Sep 2013 | No Comment

India’s GAGAN to be operationalized for aviation in the coming months

GAGAN certification programme crossed yet another milestone on 13th August 2013 when. K.N.Srivastava, Secretary, Ministry of Civil Aviation released the GAGAN Certification documents to Arun Mishra, Director General of Civil Aviation in the presence of V.P. Agrawal, Chairman AAI.

According to Mr. V. Somasundaram, member (Air Navigational Services), AAI, the development of documents have been the collective effort of ISRO, AAI and DGCA for the past four years and is a milestone for Certification process of GAGAN. The GAGAN certification process is the first unique exercise where the regulator, DGCA officials have worked in tandem with service providers and system developers to reach the current milestone.

Russian Aerospace industry needs State help

The Russian space industry is plagued by such a great number of problems that the government cannot afford to leave it to its own devices, Deputy Prime Minister Dmitry Rogozin said. “Constant [government] assistance is needed to ultimately break the vicious circle of accidents and failures,” Rogozin, who oversees the defense and aerospace sectors, said in a recent interview.

On July 2, a Proton-M rocket, carrying three satellites for the Glonass positioning system, fell to the ground in flames shortly after blasting off. The incident was the latest in a series of setbacks for Russia’s space program.

DGCA India to hire 100 airworthiness officers ahead of safety audits

The civil aviation regulator in India is scurrying to increase its technical workforce by a third as it prepares to face crucial safety audits by two global aviation bodies, which could potentially downgrade India’s air safety rating. A senior Directorate General of Civil Aviation (DGCA) official said the regulator is hiring 100 airworthiness officers to comply with the assessments of its safety oversight capabilities by the United Nations’ International Civil Aviation Organization (ICAO) in Aug and Federal Aviation Authority (FAA) in September. 320 such officers, who oversee the flying conditions and maintenance of aircraft, against a sanctioned limit of 586. ICAO and FAA have in the past criticised DGCA’s persistent manpower deficit, which affects the oversight of airline operations in India. An ICAO safety downgrade will restrict foreign airlines from flying into India and vice versa. http://articles.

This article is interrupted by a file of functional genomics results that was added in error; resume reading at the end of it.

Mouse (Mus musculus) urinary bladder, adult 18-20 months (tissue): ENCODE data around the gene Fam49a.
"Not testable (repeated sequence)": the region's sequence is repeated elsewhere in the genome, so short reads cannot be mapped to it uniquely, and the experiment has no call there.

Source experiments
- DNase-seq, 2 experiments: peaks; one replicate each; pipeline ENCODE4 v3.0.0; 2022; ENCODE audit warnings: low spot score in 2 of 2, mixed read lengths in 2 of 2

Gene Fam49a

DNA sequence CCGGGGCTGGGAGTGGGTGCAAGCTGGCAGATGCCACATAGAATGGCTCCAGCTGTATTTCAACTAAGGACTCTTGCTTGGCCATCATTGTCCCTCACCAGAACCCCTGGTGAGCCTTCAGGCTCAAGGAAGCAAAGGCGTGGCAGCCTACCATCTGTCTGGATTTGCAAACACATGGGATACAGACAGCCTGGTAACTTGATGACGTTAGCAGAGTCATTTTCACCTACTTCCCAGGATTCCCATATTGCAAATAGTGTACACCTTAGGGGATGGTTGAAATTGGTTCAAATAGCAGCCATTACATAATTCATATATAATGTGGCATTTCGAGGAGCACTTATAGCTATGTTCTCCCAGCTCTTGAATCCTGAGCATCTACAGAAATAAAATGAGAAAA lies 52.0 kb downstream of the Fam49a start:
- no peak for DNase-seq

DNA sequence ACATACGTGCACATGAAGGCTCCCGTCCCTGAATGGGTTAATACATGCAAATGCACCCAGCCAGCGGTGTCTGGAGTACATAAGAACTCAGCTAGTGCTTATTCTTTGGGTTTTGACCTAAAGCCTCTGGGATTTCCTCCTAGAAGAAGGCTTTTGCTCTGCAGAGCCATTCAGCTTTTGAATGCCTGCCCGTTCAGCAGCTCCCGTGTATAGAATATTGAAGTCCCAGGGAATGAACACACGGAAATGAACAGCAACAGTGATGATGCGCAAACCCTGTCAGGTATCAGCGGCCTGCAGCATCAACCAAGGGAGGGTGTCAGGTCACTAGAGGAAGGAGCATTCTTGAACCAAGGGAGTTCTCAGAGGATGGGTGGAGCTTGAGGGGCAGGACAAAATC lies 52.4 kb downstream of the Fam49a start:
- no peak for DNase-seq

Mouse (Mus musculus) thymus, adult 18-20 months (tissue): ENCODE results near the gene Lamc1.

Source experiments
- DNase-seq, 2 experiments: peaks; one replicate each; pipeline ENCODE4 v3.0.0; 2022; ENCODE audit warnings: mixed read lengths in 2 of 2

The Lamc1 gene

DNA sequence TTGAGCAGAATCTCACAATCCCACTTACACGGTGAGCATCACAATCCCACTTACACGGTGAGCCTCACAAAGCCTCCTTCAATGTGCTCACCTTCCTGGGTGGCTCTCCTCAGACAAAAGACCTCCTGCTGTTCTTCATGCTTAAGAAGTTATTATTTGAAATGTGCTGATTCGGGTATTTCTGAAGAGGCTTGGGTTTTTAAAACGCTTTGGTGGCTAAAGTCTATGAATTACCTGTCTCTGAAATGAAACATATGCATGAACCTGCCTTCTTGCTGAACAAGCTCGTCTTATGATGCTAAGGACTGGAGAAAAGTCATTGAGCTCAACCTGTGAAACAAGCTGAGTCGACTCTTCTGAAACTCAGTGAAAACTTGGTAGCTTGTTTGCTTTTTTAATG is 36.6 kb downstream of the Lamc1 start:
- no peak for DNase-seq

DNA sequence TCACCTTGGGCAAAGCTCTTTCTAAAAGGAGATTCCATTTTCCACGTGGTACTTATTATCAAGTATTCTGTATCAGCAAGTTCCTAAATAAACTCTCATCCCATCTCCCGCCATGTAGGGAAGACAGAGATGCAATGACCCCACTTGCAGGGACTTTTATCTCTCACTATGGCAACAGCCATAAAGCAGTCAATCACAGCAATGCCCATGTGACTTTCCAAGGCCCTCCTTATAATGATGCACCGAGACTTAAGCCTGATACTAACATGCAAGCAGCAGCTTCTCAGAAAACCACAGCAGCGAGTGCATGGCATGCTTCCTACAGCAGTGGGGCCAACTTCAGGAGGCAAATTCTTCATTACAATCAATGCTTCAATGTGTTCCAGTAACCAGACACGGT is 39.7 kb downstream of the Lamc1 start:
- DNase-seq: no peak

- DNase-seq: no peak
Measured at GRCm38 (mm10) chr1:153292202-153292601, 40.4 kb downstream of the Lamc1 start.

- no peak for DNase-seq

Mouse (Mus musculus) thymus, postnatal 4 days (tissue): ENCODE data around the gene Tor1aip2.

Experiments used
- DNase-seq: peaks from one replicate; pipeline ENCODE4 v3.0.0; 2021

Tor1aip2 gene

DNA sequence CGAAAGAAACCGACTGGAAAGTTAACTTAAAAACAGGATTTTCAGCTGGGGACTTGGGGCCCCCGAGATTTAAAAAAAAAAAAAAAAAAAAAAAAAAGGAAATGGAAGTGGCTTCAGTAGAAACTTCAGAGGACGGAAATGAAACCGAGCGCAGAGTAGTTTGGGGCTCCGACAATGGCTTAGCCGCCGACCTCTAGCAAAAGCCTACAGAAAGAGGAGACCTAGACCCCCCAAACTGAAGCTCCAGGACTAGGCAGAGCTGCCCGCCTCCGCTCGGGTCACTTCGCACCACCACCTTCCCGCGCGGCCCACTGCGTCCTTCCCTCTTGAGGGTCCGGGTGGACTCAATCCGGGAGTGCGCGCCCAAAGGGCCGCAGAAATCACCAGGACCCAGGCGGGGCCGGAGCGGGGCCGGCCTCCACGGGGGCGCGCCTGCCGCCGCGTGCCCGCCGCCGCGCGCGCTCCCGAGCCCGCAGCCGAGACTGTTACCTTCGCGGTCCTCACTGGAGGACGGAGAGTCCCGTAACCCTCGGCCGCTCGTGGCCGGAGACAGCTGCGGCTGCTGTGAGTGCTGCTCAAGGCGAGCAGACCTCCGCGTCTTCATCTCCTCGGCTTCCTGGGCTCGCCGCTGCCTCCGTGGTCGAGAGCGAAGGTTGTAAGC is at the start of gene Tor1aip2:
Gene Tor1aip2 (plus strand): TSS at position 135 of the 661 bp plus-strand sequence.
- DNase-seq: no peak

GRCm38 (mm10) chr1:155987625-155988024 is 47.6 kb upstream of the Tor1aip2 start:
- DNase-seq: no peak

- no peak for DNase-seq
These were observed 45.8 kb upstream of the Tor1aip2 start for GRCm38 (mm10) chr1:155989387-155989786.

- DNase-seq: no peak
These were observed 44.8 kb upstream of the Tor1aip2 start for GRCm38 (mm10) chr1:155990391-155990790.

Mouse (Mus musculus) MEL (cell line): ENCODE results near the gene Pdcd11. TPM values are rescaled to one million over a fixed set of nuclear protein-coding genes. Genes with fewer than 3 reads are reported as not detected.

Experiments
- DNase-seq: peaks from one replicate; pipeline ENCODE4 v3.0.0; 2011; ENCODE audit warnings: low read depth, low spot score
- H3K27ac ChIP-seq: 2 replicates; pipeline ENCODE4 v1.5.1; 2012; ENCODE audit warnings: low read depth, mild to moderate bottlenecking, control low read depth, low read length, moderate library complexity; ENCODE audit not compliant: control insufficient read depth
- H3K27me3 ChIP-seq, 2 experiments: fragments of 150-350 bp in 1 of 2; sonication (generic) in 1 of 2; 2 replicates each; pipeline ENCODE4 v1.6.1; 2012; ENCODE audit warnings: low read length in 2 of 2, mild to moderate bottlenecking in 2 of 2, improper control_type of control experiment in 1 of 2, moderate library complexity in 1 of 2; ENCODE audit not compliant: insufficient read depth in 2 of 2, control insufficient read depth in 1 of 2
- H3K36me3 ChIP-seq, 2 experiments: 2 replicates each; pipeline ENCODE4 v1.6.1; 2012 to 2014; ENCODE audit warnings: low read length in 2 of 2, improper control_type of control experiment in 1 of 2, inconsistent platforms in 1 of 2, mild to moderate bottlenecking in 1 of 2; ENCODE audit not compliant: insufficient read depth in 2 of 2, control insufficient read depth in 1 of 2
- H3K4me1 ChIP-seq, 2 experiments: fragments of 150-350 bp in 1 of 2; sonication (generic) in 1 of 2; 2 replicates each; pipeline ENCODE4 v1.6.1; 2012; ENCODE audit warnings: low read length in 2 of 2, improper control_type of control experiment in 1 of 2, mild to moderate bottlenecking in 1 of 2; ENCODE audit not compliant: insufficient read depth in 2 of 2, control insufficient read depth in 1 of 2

Using GPS for construction violations

The Jeddah Municipality in Saudi Arabia is planning to introduce electronic services, including GPS, to improve its working. The Municipality will now accept only electronic copies of land locations and proposed designs for buildings. Jeddah officials adopted the new strategy to achieve electronic governance and to update regulations relevant to building permits for the benefit of engineers and architects, who in turn deal with landlords on matters pertaining to building design.

NAVAIR tests GPS antijam antenna on UAVs

Engineers at the Naval Air Systems Command facility in Maryland, USA have found encouraging results while testing GPS anti-jam antennas on small UAVs. The team of engineers at the Communications and GPS Navigation Program Office mounted small antenna system and antenna electronics along with a Defense Advanced GPS Receiver (DAGR), representing a Selective Availability Anti-spoofing Module (SAASM)-capable GPS receiver on the UAV. The UAV was then placed in a room, lined with signal-absorbent material, where it was subjected to GPS jamming signals. These signals simulated both the GPS satellite constellation signals as well as multiple GPS jammers. Engineers believe that the tests have shown encouraging results. These initial tests were done while the UAV was in a fixed position.

GPS with Beidou satellites combined by Curtin University researchers

The Curtin University and the Cooperative Research Centre for Spatial Information have tried to link GPS with Chinese satellites. Skyscrapers can block GPS signals because the satellites used to find the user’s location are positioned at a low angle in the sky, according to Curtin University professor Peter Teunissen. The same problem occurs in open pit mines, he said. Teunissen and the CRCSI believe they can eliminate that problem by mixing GPS with Beidou.

GPS companies sued for $1.9 billion by Harbinger

Philip Falcone’s Harbinger Capital sued agricultural equipment maker Deere & Co and GPS companies and groups for damages of $1.9 billion as it looks to recoup its investment in bankrupt wireless company LightSquared. The lawsuit’s defendants, who include GPS companies Garmin International and Trimble Navigation, had opposed LightSquared’s plans to build a wireless network because of concerns it would interfere with GPS systems, which are used in everything from farming to airline navigation. Other defendants include industry groups the US GPS Industry Council and the Coalition to Save Our GPS.

Harbinger, which has spent billions of dollars on LightSquared, said in a complaint filed that it never would have made the investments if the GPS industry had disclosed potential interference problems between the LightSquared spectrum and GPS equipment between 2002 and 2009.

The hedge fund accused the defendants of fraud and negligent misrepresentation among other allegations, saying the defendants “knew years ago” all the material facts on which they based their opposition to the LightSquared network. http://articles.timesofindia.indiatime

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